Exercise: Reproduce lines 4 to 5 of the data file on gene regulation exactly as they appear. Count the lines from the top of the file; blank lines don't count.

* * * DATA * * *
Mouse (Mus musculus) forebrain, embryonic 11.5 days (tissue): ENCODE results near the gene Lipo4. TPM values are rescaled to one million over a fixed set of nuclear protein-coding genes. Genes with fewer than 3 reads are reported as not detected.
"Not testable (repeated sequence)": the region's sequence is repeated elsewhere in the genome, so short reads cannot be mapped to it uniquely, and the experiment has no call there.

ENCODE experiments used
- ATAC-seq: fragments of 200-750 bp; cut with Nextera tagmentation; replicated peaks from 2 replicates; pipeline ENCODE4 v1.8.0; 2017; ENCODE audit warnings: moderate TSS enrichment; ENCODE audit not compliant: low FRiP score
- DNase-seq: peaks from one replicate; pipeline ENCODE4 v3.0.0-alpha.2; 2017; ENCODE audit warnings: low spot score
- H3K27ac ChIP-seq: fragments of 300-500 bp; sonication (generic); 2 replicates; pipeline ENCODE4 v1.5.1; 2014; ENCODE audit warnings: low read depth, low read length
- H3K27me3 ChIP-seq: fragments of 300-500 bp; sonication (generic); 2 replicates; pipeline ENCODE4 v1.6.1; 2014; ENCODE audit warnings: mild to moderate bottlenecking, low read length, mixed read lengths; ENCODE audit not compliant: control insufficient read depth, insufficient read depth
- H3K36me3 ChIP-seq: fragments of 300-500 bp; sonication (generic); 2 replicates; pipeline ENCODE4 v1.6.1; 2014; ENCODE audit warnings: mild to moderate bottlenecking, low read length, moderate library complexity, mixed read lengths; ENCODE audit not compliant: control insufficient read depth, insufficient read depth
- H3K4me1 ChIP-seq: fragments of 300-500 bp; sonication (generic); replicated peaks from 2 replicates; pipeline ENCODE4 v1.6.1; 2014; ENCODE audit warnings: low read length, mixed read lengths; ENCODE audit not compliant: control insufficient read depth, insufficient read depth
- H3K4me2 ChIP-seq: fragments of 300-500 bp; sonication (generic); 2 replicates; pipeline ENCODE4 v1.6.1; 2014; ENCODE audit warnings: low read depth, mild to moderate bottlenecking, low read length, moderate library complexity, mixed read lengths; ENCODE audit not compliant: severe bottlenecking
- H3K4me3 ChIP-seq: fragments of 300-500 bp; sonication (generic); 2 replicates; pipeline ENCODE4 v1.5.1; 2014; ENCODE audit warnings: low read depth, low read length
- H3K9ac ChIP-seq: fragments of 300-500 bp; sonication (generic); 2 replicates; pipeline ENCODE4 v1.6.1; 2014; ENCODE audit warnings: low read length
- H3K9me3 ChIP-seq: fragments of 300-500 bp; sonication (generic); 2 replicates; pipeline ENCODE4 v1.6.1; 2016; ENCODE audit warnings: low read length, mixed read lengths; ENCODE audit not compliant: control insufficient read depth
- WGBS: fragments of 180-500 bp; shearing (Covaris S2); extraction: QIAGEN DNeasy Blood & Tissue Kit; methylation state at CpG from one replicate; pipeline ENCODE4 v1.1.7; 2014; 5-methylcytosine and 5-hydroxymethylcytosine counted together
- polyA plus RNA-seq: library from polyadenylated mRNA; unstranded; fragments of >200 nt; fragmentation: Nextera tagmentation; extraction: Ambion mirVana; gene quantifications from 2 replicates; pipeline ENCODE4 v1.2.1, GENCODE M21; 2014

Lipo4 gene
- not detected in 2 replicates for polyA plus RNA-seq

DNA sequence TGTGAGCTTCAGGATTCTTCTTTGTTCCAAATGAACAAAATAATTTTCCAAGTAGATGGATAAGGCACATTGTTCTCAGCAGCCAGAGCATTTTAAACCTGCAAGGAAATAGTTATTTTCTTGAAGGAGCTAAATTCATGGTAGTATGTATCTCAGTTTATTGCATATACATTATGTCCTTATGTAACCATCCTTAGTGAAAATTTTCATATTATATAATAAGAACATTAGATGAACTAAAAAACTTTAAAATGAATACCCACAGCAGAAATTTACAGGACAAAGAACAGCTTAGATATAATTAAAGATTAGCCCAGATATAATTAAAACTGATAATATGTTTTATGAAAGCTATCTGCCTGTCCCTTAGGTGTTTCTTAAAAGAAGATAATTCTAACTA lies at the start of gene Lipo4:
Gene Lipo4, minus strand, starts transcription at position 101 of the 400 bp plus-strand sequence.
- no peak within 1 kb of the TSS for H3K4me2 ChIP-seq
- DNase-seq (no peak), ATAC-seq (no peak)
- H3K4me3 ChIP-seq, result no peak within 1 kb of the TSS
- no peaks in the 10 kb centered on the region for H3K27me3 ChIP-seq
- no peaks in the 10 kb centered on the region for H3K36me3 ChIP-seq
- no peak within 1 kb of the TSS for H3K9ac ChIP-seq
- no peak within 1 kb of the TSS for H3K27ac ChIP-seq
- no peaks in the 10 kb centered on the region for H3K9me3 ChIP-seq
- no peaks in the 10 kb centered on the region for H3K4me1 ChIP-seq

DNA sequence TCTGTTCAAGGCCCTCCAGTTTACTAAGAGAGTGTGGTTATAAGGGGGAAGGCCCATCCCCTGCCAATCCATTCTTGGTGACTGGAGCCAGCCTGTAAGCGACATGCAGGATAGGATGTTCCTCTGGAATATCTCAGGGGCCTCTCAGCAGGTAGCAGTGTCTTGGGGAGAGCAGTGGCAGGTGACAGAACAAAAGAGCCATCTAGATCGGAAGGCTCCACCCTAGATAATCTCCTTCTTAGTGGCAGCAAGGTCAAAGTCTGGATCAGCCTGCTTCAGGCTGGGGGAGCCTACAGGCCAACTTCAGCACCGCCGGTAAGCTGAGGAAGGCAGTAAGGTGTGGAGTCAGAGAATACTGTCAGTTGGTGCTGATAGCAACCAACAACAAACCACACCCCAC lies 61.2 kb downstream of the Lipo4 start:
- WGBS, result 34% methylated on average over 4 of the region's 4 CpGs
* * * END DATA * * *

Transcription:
- ATAC-seq: fragments of 200-750 bp; cut with Nextera tagmentation; replicated peaks from 2 replicates; pipeline ENCODE4 v1.8.0; 2017; ENCODE audit warnings: moderate TSS enrichment; ENCODE audit not compliant: low FRiP score
- DNase-seq: peaks from one replicate; pipeline ENCODE4 v3.0.0-alpha.2; 2017; ENCODE audit warnings: low spot score